The Power of Family Annual Goals

Last week we talked about your Individual Development Plan, the document that will help you focus on activities to better yourself. Where I work, my Individual Development Plan counts 10% toward my annual goals. We take significant time – several meetings over several hours – to determine what we want to do this year as a team and how we will celebrate success come January.

But is your family not more important than your job?

Sure, your career is important. It provides a sense of worth and lets you provide for your family, but it is still secondary. Why not put in the same effort you do at work to ensure you have a successful year as a family?

That’s why it’s time to create your Family Annual Goals.

Start with the big rocks.

Have you heard that you need to start with the big rocks? It’s another Stephen Covey principal in 7 Habits of Highly Effective People.  You can see a variety of YouTube videos demonstrating this principal. The short version is – you have a limited amount of time – you must start with the most important items first – the big rocks. Then layer in the items of secondary importance, the smaller rocks, then the pebbles and finally the sand.

If you run out of time, you’ve achieved your biggest goals – your big rocks.

So what is a big rock?

Imagine it’s New Year’s Day. You wake up with you family after a wonderful holiday season. You watch that sun rise and reflect on the year that has past. Are you happy? Are you proud? Are you discouraged? Did you accomplish those things you wanted to last year? Why or why not?

I’ve put together a Big Rocks Document to help you set and keep those goals. What are the big things you want to do with your family and for your family? Is it a trip? A new patio? A new minivan? A stronger relationship? A family hobby? Coaching a childrens activity? Getting healthy together?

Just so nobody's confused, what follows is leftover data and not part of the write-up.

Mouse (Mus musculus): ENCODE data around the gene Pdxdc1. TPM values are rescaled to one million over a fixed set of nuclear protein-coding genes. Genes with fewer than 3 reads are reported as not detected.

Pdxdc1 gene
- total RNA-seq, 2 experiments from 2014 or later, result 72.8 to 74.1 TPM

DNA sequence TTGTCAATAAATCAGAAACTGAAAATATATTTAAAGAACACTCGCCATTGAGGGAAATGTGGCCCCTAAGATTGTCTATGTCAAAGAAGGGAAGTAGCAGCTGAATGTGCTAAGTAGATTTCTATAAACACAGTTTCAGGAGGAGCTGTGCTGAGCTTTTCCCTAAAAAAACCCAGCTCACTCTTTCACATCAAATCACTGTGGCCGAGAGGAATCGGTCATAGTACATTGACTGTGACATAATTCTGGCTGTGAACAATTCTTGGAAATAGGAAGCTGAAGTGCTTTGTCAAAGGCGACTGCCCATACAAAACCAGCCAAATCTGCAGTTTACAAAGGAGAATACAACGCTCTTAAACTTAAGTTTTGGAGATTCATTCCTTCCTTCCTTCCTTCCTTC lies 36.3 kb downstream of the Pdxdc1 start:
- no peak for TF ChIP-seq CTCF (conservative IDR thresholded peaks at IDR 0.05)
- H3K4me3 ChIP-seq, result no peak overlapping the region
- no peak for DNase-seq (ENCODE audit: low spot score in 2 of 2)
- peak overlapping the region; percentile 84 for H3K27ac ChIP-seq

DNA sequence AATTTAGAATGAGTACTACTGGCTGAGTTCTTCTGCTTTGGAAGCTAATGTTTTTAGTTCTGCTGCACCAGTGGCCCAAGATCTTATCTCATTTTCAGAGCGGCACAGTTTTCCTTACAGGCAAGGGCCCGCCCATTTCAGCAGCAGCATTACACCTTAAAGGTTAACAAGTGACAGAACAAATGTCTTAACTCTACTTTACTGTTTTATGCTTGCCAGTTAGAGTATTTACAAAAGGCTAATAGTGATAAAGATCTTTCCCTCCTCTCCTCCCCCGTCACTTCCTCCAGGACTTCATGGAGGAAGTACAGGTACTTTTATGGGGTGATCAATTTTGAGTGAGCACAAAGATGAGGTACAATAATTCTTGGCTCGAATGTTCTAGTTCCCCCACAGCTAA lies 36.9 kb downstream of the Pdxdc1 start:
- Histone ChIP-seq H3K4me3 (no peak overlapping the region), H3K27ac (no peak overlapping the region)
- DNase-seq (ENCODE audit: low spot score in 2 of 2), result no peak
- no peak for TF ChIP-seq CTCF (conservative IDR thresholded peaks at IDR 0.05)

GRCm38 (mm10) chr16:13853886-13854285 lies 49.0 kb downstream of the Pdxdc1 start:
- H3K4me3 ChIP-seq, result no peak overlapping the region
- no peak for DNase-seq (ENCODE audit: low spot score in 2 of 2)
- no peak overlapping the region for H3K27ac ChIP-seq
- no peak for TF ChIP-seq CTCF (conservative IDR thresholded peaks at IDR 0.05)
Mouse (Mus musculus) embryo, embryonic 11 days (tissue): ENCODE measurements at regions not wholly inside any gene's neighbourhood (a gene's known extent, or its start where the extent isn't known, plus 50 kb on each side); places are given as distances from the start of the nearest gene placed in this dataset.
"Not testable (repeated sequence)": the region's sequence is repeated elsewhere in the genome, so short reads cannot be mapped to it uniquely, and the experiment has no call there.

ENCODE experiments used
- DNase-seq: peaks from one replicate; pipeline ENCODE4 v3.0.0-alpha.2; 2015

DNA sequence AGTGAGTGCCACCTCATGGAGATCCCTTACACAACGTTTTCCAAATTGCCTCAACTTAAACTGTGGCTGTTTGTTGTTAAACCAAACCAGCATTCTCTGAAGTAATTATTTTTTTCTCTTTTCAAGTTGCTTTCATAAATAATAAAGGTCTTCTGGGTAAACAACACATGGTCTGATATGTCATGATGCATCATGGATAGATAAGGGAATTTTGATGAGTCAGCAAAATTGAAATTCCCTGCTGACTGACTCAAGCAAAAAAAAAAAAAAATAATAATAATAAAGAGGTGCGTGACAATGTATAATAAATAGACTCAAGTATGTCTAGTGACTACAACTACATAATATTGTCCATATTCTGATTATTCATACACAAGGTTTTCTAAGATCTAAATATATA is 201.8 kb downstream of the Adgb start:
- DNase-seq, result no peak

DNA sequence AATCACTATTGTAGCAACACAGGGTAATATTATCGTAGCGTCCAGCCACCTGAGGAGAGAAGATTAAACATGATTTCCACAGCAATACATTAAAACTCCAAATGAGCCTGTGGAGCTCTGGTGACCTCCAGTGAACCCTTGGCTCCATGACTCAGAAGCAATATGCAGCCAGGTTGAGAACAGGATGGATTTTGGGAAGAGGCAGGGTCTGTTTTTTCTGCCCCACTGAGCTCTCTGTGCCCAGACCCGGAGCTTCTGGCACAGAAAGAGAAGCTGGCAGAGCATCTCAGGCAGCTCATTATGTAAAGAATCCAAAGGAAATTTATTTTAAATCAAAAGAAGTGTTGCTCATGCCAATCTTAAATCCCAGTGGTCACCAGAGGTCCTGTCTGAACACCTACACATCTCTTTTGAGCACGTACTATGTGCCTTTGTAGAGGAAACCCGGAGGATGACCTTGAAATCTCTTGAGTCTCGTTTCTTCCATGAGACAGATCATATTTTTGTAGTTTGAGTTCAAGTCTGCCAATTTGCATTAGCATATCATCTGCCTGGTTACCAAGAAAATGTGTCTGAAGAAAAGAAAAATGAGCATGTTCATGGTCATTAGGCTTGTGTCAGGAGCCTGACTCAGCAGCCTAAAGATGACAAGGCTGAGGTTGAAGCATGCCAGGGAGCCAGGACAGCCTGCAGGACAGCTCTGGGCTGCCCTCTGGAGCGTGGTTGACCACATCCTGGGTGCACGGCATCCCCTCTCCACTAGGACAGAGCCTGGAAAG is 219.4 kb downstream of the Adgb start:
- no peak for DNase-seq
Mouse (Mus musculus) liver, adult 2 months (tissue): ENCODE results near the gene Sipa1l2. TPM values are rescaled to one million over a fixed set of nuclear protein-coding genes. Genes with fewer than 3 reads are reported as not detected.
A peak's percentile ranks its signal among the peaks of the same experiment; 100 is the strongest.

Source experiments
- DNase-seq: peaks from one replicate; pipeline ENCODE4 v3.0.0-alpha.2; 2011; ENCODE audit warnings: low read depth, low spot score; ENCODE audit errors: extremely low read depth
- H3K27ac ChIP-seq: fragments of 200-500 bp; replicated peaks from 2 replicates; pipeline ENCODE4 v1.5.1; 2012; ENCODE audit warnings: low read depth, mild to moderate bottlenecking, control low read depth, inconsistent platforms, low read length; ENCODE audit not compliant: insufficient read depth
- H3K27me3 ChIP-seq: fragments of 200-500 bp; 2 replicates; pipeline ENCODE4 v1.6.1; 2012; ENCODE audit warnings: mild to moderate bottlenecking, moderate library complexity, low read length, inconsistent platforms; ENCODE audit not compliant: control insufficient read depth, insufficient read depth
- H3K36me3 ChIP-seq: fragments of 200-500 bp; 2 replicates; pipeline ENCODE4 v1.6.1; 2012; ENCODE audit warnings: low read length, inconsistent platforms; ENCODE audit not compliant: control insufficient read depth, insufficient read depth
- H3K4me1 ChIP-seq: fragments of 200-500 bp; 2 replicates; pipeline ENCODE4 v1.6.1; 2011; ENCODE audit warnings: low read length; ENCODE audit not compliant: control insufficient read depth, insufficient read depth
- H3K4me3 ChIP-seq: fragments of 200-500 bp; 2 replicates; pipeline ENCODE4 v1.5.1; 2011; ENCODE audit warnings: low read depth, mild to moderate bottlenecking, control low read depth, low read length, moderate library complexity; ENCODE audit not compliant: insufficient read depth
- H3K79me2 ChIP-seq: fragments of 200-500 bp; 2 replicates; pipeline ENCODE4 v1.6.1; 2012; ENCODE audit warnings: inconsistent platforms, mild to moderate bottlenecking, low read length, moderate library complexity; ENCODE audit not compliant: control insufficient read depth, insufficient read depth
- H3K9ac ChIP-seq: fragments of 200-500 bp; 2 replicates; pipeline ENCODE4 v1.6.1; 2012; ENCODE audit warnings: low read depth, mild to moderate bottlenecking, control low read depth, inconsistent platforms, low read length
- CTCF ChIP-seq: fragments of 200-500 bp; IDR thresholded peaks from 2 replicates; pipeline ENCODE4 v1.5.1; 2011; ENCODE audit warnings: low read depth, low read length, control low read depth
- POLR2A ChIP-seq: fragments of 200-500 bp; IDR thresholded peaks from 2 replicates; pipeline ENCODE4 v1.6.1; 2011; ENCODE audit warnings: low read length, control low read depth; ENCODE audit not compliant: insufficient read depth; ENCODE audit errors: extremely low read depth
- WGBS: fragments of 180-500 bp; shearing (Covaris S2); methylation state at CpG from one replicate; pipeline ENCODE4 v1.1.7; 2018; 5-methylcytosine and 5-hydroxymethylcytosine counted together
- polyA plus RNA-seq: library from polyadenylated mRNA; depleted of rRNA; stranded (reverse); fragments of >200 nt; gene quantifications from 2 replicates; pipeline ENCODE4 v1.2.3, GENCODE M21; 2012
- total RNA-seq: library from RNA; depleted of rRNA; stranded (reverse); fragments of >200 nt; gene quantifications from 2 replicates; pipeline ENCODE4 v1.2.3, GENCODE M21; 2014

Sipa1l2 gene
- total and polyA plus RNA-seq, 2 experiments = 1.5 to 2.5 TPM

I know there are things you want to do – so how do you get started?

Pick up some Rocks!

Select 4 to 5 big rocks. These are the heading your will layer in specific measurable goals for you and your family.  Here is the Family Annual Goals form and my sample for your reference.

Let’s do one together.

I’ll choose the Big Rock – Adventure / Travel / New Experiences.  Next, we will talk as a family about the things we would like to do to enhance this portion of our lives this year.

  1. Visit extended family in Oklahoma – This year we will drive to Oklahoma to see family and friends. As a new experience, we will stop in St. Louis so that we can relax as a family and visit a new place, such as the Merrimac Caverns or the St. Louis Arch. We will coordinate with family to ensure we maximize our time while also enjoying our well-deserved relaxation. Target Completion Date – May 15
  2. Orlando Trip – We will fly as a family to Orlando to maximize work travel and give us a new vacation experience. We will determine our activities as a family which may include Disney world. Target Completion Date – June 1
  3. Local Get-Away – We will coordinate with neighbors to take a weekend getaway to a local water park or state park. Target Completion Date – Sept 1